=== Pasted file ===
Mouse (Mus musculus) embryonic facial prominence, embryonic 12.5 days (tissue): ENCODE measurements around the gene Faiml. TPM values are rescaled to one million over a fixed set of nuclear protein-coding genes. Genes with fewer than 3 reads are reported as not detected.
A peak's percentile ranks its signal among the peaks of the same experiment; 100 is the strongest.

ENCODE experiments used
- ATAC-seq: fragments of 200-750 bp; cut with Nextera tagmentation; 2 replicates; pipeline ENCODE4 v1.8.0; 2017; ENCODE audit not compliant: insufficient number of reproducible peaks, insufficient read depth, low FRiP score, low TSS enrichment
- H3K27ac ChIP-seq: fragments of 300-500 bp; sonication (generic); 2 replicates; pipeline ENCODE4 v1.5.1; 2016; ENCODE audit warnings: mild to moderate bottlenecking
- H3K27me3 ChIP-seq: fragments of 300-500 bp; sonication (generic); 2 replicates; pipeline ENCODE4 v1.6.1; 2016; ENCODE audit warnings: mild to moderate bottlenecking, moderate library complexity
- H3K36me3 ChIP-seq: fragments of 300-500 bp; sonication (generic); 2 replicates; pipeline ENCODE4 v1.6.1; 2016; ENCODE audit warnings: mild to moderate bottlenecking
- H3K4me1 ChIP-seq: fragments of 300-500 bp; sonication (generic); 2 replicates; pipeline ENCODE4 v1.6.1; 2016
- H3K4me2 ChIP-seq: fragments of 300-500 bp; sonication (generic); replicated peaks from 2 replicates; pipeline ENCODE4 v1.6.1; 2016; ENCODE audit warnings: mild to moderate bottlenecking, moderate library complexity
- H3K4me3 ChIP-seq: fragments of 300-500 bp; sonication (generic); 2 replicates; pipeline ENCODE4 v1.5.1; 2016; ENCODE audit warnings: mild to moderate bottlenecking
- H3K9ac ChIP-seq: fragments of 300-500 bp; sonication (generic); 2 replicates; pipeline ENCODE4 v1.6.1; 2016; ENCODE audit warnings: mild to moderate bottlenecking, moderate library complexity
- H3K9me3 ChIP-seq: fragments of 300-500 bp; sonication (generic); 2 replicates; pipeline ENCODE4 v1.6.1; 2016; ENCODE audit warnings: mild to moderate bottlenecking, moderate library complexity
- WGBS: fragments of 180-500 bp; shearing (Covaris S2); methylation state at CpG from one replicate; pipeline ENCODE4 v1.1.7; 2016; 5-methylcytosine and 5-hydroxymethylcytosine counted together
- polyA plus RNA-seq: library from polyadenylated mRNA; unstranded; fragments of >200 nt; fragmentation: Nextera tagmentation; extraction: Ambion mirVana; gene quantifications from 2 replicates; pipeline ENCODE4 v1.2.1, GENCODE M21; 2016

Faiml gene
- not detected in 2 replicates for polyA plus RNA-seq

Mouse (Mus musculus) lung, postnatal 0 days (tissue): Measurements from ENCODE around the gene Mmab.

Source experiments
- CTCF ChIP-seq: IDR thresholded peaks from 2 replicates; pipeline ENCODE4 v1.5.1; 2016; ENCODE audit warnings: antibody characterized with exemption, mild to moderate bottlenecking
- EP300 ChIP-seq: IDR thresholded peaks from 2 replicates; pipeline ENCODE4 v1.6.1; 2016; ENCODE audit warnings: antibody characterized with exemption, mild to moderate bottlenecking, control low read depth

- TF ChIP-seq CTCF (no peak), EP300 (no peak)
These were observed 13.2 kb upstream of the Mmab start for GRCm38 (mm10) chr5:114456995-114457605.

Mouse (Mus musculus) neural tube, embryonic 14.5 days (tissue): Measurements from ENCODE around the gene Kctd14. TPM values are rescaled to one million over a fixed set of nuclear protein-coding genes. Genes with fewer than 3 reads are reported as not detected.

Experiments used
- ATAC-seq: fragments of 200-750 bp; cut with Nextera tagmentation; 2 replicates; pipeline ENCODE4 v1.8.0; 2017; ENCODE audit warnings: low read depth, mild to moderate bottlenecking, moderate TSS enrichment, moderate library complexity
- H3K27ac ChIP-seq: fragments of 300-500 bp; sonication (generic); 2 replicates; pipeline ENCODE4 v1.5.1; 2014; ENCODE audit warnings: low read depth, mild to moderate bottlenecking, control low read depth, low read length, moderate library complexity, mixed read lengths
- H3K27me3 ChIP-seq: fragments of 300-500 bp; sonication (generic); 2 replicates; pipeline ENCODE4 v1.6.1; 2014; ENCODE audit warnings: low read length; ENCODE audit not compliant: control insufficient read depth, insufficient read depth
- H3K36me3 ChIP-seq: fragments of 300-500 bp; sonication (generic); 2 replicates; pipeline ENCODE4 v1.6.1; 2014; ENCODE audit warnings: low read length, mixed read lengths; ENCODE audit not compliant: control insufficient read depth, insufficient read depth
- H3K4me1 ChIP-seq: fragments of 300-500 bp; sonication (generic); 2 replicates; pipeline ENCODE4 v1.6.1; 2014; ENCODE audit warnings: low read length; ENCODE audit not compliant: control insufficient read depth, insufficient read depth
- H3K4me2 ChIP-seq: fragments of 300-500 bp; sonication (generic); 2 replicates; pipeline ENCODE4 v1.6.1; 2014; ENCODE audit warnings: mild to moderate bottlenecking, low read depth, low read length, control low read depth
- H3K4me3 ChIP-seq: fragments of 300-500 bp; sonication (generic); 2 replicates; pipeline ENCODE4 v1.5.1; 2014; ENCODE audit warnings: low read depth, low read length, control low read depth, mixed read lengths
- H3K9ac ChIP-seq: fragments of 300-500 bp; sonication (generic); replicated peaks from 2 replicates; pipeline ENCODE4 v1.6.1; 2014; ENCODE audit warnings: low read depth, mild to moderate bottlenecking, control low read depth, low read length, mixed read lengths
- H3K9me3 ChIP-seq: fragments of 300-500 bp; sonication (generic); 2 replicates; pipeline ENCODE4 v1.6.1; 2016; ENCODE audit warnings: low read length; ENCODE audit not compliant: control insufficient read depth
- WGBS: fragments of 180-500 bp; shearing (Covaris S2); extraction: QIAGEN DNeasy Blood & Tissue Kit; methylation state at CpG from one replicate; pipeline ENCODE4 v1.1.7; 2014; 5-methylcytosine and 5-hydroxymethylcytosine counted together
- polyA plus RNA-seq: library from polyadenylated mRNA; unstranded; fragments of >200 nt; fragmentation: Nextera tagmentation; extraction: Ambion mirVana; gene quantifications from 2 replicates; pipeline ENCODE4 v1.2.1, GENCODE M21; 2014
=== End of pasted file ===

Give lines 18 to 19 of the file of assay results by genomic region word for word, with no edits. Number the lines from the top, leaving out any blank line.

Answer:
Source experiments
- CTCF ChIP-seq: IDR thresholded peaks from 2 replicates; pipeline ENCODE4 v1.5.1; 2016; ENCODE audit warnings: antibody characterized with exemption, mild to moderate bottlenecking